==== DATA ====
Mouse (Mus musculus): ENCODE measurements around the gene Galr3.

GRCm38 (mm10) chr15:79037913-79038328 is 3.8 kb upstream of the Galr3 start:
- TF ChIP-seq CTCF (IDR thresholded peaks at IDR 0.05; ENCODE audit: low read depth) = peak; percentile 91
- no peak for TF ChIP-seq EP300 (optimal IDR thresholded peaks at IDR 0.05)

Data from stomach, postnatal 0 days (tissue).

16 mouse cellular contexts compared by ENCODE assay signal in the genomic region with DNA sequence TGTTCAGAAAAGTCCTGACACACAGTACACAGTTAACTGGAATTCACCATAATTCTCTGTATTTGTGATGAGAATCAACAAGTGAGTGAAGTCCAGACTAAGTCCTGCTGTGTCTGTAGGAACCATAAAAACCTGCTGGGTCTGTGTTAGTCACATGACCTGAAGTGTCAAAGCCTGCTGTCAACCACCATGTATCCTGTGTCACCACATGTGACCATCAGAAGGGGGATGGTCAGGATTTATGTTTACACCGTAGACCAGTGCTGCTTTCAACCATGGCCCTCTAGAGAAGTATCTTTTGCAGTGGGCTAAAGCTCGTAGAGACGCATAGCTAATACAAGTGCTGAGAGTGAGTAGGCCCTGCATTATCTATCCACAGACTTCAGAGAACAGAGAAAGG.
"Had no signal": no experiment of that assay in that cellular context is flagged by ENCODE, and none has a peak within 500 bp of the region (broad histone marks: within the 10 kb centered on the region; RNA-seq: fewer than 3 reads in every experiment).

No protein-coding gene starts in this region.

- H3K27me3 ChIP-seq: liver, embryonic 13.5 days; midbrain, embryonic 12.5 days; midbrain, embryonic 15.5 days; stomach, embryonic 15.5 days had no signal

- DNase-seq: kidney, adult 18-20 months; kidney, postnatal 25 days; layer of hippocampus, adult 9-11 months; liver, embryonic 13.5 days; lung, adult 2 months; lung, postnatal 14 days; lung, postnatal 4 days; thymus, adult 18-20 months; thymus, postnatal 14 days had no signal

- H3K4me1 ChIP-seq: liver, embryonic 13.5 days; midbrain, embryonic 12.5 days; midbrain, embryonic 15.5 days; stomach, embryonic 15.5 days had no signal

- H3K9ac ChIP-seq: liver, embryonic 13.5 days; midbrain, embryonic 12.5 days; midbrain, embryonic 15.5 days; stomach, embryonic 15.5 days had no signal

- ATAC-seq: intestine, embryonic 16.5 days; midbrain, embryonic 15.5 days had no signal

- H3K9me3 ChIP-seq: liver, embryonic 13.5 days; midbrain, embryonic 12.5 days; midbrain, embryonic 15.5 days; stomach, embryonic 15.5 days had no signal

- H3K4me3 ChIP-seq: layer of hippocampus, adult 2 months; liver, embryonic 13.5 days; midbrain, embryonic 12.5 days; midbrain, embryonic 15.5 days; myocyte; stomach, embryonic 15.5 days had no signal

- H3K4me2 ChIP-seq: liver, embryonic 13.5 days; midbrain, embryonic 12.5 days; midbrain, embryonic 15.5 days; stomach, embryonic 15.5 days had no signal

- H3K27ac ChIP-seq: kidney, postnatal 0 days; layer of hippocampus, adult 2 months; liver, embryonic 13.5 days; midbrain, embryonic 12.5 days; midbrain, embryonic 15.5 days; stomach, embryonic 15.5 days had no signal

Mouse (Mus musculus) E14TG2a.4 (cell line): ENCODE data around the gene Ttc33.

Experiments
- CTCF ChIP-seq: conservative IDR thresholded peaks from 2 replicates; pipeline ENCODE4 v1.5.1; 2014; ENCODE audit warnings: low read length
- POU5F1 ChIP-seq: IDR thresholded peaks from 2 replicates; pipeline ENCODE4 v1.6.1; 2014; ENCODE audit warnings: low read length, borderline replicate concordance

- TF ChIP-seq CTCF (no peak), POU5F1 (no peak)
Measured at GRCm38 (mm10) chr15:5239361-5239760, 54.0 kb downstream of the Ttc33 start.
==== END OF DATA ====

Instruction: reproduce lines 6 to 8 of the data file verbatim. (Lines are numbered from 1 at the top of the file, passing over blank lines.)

16 mouse cellular contexts compared by ENCODE assay signal in the genomic region with DNA sequence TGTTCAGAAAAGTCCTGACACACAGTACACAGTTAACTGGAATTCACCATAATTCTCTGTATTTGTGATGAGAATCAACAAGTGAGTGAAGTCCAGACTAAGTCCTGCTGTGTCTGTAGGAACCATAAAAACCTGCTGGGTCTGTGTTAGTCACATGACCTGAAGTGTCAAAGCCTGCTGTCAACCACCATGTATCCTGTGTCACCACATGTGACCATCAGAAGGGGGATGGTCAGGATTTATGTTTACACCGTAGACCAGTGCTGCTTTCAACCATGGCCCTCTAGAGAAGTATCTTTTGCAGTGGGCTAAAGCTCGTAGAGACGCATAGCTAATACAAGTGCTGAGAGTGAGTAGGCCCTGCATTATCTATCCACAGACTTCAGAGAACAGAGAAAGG.
"Had no signal": no experiment of that assay in that cellular context is flagged by ENCODE, and none has a peak within 500 bp of the region (broad histone marks: within the 10 kb centered on the region; RNA-seq: fewer than 3 reads in every experiment).

No protein-coding gene starts in this region.